Universities are great for students who value cultural diversity, research opportunities, and are interested in receiving in-state tuition. Universities offer a wide range of college majors, so if you don’t know what you want to study yet, a university may be the place for you! On a related note, if you want to major in something specific — like Agricultural Sciences, Health Care Administration, or Meteorology — attending a university is often your best option, as colleges are less likely to offer these college majors. 

    college campus

    Public vs. private schools

    Now that we’ve discussed the differences between colleges and universities, let’s explore the differences between public schools and private schools. As previously noted, colleges are mostly private, whereas universities are mostly public. But what does that mean for students?

    Whether you decide to attend a public or private school mostly affects your financial aid package. For more information about financial aid, check out these articles: Everything You Should Know About FAFSA and College Financial Planning – An Overview.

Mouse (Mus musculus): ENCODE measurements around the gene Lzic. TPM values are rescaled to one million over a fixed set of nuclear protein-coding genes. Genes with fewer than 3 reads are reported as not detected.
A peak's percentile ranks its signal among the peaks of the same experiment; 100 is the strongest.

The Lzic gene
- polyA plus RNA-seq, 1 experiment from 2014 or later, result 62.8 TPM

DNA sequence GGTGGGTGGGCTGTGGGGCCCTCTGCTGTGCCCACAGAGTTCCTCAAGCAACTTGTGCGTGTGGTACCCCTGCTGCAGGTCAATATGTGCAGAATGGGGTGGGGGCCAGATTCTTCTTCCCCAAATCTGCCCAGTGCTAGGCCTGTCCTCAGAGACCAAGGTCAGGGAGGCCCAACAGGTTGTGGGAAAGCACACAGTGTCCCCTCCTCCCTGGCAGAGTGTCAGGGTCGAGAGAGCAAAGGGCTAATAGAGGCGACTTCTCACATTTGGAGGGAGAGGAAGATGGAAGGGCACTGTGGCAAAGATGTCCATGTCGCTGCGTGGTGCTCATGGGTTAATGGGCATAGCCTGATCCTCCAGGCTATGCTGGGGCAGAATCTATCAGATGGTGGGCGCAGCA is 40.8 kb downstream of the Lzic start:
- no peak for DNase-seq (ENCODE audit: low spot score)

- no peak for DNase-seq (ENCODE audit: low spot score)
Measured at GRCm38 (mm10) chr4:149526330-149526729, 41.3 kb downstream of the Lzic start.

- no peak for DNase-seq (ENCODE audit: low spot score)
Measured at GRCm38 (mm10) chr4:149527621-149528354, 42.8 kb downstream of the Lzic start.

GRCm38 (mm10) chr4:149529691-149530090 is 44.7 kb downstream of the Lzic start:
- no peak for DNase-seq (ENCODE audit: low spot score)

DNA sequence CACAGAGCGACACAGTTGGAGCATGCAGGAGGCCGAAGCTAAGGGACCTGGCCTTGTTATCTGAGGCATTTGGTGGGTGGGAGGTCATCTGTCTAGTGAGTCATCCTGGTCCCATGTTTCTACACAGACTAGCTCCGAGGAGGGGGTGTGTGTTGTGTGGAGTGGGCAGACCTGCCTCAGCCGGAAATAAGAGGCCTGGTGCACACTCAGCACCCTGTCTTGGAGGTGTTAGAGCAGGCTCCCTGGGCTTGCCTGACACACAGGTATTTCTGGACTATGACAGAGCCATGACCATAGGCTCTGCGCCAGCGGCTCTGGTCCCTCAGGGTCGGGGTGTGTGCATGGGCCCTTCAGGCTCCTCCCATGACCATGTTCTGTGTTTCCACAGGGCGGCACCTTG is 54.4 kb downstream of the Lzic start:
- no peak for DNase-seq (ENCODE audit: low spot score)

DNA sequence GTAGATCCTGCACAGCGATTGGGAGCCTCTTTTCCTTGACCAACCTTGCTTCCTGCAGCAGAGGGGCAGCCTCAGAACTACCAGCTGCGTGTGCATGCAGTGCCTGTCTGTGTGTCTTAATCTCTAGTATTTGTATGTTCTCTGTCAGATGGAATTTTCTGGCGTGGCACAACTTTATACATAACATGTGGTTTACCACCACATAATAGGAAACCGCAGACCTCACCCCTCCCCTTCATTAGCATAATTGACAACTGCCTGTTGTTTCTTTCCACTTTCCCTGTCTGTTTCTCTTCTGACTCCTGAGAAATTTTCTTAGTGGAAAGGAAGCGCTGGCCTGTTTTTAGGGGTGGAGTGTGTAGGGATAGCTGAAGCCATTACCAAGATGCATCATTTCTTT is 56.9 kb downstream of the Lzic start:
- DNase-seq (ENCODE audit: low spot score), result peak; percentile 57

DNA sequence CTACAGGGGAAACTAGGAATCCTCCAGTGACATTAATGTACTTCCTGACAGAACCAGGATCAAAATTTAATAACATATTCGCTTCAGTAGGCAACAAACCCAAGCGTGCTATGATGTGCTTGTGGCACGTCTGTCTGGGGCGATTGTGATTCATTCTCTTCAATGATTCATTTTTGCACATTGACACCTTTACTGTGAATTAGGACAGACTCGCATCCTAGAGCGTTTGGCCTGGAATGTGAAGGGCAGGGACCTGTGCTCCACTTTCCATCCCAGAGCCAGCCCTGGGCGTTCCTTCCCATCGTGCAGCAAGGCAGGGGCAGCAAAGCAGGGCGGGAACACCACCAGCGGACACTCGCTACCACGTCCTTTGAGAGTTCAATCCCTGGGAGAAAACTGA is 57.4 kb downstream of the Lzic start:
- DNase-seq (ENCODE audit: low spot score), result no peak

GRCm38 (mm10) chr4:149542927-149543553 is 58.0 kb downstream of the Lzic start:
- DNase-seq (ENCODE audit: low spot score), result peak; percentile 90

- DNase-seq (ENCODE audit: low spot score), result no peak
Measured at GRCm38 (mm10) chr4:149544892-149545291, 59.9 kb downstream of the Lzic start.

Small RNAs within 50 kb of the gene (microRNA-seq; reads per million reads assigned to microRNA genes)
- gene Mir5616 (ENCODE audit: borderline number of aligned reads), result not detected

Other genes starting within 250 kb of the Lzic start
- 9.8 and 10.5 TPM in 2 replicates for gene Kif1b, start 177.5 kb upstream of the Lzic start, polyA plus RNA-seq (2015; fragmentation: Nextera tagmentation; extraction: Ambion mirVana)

Public schools receive funding from the government and are able to offer in-state tuition. In most cases, public universities have a lower cost of attendance than private colleges. That being said, private colleges are often able to offer generous financial aid packages. This means that, depending on your family’s income, attending a private college may turn out to be more affordable than attending different types of state schools. It’s also worth noting that in many instances, private schools are much more selective than public schools. So while attending a private school may turn out to be cheaper for many students, first, you have to get in!